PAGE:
My one-year-old son woke up the other morning covered in hives. They were all over his belly and sides and a few on his back. By the afternoon they had spread to his entire torso area front and back and also on his upper thighs. This is the third time in two-and-a-half-months that he’s had a dose of hives, only this time they were a lot worse. We took him in to outpatients and the doctor prescribed Prednisolone. After two doses of the medication his hives continued to get worse and spread over his body. We can’t seem to figure out what’s causing the hives. We have never changed his diet or any cleaning products. Could this be more than an allergic reaction?
Follow this up medically. If your family doctor cannot figure it out with you, he/she may want to make a referral to a specialist. Hives is usually just an allergic symptom but significant hives can be related to more serious problems.
Posted in Medication
Tagged allergic reaction, cleaning products, diet, doctor, hives, medication, outpatients, Prednisolone, prescription, referral, specialist, symptom
My son and daughter-in-law have just had twins. My son has said if I want to visit I must phone and ask first before I come out as she might be busy. Every day she goes to her mother’s house. I see them once a week. When I phoned and asked if I could seem them tomorrow she said it was not a good day. Considering I work in the morning and would only be there for about an hour it really hurt me. How do I approach this situation? I get the feeling that she gets irritated when me or any of my son’s family are around.
Although it is understandable that you are hurt, the most important thing for you to do is to get over your hurt. Many new mothers feel overwhelmed. Your daughter-in-law feels more comfortable with her mother. This is not a surprise. Your son is protective of his wife (as he should be).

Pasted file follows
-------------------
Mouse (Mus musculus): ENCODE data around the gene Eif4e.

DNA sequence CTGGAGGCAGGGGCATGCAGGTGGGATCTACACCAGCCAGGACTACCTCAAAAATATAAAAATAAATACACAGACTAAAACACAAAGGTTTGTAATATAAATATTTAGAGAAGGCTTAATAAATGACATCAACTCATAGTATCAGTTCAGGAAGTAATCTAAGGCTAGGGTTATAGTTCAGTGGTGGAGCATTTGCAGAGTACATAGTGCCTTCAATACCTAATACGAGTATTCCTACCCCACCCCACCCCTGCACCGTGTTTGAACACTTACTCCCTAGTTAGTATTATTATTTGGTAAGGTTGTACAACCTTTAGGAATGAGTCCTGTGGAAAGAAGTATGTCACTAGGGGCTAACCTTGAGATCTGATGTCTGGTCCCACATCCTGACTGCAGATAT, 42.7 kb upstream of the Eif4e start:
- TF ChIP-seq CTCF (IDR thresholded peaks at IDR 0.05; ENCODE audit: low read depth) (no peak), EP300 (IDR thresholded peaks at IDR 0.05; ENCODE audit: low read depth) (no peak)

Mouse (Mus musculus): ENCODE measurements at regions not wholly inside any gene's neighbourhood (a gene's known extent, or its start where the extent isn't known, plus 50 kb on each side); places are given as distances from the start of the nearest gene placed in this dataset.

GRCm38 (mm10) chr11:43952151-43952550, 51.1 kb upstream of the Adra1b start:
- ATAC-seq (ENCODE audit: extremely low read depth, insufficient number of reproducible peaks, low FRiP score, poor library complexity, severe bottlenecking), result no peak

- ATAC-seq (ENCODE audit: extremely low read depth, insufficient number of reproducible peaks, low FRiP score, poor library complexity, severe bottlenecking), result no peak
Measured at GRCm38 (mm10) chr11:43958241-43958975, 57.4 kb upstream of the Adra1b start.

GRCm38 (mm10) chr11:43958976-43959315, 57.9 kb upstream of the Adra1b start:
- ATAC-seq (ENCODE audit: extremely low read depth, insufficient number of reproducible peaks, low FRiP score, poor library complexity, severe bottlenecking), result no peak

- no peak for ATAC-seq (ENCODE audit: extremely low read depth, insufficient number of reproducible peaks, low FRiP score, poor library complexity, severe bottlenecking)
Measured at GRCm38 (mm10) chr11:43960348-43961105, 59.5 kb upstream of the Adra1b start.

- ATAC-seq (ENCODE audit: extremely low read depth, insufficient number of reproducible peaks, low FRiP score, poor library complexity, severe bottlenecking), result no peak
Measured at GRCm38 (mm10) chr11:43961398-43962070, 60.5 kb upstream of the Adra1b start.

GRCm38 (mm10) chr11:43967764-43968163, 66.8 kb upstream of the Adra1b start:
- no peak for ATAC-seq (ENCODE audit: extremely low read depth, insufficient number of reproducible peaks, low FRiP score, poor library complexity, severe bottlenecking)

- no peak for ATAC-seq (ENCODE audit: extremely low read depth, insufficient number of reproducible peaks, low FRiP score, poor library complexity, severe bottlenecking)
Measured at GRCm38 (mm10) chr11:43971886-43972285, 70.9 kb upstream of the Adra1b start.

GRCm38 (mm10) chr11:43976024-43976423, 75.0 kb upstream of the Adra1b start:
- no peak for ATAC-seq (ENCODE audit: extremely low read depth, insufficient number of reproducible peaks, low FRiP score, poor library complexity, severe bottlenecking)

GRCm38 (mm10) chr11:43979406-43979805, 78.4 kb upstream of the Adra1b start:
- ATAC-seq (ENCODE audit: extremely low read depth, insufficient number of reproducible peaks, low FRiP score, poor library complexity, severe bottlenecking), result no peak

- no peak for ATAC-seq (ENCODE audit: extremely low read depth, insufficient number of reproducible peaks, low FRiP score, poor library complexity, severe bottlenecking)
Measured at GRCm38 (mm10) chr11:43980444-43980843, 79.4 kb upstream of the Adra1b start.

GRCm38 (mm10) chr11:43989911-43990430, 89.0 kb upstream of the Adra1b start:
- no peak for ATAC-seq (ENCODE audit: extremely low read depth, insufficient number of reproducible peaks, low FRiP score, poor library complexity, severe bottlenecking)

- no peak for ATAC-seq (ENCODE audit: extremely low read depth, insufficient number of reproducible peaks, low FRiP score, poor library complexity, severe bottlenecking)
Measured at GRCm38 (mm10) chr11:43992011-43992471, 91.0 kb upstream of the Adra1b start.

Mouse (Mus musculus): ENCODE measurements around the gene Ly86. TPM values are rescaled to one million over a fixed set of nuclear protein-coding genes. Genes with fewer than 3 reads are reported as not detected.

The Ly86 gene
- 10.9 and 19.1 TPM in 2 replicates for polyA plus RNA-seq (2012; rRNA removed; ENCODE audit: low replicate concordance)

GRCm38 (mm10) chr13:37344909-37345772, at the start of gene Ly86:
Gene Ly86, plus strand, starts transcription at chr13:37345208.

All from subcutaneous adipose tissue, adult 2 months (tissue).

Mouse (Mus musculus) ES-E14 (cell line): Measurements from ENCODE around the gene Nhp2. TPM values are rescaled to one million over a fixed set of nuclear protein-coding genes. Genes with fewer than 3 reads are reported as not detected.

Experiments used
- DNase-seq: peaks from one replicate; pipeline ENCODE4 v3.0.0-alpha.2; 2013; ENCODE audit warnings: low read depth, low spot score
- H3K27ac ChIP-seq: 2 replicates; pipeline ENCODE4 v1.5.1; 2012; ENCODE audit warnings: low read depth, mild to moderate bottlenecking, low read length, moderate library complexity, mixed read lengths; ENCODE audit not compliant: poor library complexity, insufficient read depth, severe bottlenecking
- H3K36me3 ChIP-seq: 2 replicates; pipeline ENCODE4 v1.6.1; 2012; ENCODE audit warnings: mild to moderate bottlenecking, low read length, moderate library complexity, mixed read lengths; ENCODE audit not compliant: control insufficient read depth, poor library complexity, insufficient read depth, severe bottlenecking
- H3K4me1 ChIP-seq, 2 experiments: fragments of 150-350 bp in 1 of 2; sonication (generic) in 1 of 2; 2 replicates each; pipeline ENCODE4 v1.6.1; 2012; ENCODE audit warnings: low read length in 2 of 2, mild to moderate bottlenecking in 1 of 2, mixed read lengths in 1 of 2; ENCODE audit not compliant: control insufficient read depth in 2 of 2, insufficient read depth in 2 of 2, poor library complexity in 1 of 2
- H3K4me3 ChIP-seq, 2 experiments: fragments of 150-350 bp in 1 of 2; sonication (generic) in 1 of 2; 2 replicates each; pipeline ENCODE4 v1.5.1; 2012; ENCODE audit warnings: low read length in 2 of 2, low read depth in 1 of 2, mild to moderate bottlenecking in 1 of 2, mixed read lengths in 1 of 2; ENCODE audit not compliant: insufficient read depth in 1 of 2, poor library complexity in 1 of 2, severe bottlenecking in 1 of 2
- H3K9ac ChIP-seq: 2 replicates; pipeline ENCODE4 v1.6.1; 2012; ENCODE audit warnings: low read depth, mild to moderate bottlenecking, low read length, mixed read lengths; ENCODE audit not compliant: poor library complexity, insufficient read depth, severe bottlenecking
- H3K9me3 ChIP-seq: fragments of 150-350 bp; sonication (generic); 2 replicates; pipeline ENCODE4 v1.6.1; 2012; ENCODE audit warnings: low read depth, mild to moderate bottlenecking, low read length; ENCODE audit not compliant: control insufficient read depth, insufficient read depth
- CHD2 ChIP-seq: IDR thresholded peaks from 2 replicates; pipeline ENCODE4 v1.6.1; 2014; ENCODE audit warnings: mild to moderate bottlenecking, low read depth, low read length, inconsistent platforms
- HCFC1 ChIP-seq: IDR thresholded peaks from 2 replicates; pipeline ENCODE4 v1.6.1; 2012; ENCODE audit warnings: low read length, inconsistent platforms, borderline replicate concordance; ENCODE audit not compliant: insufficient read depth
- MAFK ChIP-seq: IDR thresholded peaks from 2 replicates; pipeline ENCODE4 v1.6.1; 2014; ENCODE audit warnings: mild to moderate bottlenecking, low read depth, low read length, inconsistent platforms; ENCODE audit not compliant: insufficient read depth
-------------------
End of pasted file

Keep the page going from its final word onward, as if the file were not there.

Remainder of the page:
Approach this situation in a positive and gentle way. Be very quietly persistent and when you visit, visit only for a short time. Try and think of how you can be helpful to her. Remember, this is all about the babies and the new mother, not about the proud grandmother.
My boyfriend of nearly three years constantly picks his family over me. This past weekend, we were on a family vacation, there was an altercation with his mother and she made the decision to send me home. I wanted to stay and he said that I had to ask her. By the way, he is a 23-year-old man. He lives in his parents’ basement and I have tried to help him to grow up a little. His sister is angry because they do not hang out EVERY DAY like they used to, and there has been an incident where he even slept in bed with his sister (she is 18 and he was 22 at the time). Of course, that caused me great concern and I did not want it to happen again. He constantly lies so that he can get his way, although he has made a lot of improvements recently. I’m just wondering if these improvements are enough or if it’s time to hit the road. I should add that he has talked to his parents after I’ve asked for months and months, but he doesn’t make the point that needs to be made which is he needs distance from his family.
If you are willing to accept second or third best you can stay with him. He is unlikely to change. Hit the road and hit it fast.
Can you help me understand any complications of hypothyroidism found in two siblings at infancy?
There are some excellent web sources for congenital (congenital means from birth) hypothyroidism. There is a trusted source, the National Institutes of Health in the USA, that I would recommend, it has lots of good links.
If left untreated congenital hypothyroidism can cause reductions in intelligence and growth problems. In Canada all newborns are tested for congenital hypothyroidism. Because treatment is begun early, these children usually develop normally.
If two siblings are affected it is probably genetic. The most common genetic cause is when both parents have a recessive gene for the disorder and don’t show any symptoms of the disease themselves. Occasionally, one parent may have a dominant gene that can trigger hypothyroidism.
The future for these children is bright.
Posted in Chronic Illness
Tagged congenital, dominant gene, genetic, growth, Hypothyroidism, intelligence, National Institutes of Health, recessive gene, siblings, symptoms, test